Any hour of TV that features the public execution of one of its main characters is going to be pretty emotional. And indeed, judging by Twitter, Homeland’s third season finale brought at least a few viewers to tears. The second half of the episode—where Iranian authorities grab Nicholas Brody, Carrie Mathison realizes she won’t be able to save him, and a crane hoists the ex-marine into the air by his neck—presented Brody’s death in unflinching, moving detail. Carrie covertly drawing a star onto the memorial wall at the CIA was just about perfect as a final shot; for one last time, Brody has her breaking the rules.
But the death wasn't actually that shocking. As telegraphed in that safe-house scene where Brody said he hadn’t expected to get this far and had no idea what he’d do back in America, his character had no future.
What was more surprising was that this was a happy ending.
A few episodes back, it seemed like Homeland might be up to something deeply subversive. Season Three had thrown a parade of punishments at its characters (Carrie’s stint in a psych ward; Saul’s cuckolding; Brody destitution) and at innocent bystanders (the kid Peter Quinn shot in the season opener; the imam’s family in Caracas; Javadi's ex wife and her daughter; the Iraqi policemen at the Iranian border). Saul’s plan to defang Iran via a secret coup seemed too far-fetched, too reminiscent of America’s troubled history of interventionism, to actually work. Having it fail would be a tough but bold creative choice that might have explained all the bleakness this season. Maybe, Homeland could have decided to say, Peter Quinn was right to wonder whether any greater good could justify the collateral damage caused by the CIA's meddling. Maybe, it could have said, America shouldn't try to play god.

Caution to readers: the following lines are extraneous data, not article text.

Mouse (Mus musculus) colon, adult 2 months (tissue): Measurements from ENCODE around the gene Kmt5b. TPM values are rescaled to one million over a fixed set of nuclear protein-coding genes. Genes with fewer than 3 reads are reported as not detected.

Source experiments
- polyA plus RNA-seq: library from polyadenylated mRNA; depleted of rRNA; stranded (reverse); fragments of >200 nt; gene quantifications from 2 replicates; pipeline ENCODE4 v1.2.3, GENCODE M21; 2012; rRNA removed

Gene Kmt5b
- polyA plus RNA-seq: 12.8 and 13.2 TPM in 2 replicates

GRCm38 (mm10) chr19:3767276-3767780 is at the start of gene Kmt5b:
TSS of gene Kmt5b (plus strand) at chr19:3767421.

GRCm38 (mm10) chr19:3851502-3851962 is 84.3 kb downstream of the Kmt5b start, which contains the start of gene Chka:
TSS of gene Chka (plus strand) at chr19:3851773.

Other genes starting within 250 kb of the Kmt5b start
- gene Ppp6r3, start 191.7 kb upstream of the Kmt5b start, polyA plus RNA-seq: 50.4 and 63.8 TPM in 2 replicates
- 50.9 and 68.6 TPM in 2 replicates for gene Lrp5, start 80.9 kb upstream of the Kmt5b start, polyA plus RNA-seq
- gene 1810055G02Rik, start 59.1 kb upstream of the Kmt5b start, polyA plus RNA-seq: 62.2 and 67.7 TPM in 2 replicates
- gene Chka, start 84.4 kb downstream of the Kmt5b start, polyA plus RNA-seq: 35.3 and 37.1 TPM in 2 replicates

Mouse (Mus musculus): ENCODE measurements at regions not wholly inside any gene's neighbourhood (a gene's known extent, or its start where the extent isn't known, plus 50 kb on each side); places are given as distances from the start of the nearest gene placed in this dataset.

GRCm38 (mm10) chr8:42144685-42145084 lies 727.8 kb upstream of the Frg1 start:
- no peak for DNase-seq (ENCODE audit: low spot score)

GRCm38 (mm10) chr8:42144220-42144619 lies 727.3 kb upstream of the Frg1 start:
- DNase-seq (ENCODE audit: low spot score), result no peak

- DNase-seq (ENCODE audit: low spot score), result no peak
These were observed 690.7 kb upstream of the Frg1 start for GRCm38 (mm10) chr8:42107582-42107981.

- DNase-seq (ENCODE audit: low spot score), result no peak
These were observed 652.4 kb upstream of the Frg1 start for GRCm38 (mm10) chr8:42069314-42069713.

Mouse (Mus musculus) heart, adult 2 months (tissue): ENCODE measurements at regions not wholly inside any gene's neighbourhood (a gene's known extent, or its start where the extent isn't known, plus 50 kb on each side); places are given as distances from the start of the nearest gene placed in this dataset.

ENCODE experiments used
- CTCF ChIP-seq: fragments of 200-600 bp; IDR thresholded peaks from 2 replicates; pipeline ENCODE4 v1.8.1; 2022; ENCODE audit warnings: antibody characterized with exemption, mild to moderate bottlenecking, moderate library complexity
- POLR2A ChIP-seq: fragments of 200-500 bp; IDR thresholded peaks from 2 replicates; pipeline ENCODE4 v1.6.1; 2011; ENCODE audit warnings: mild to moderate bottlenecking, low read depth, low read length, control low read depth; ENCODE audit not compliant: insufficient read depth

Instead, the show ended up offering a more comforting justification for all the carnage and moral compromise this season. Saul’s scheme works out, and Iran assents to nuclear inspections. Not only that, but our characters are pretty much OK. Saul’s out at the CIA, but he gets to vacation with his seemingly recommitted wife in the Mediterranean, pull in a huge private-sector salary, and not have to try and manage Carrie anymore. Carrie receives the station-chief promotion she has long wanted, and her pesky pregnancy takes care of itself when her dad offers to raise the kid. Brody dies a hero. Hurray for assassinations!
To be fair, Homeland seems a little ambivalent about the fact that it has again reduced thorny questions of policy and morality to a mere backdrop for its main characters' psychodramas. The conversation between Brody and Carrie at the safe house feels like the show’s writers trying to head off criticisms:
Carrie: “Wanna tell me what’s going on with you?”
Nicholas: “I just took a man’s life today, Carrie.”
Carrie: “He was a bad guy, Brody. … Worse than bad. He sent kids, chained together, tens of thousands of them, into the Iraqi lines to clear minefields.”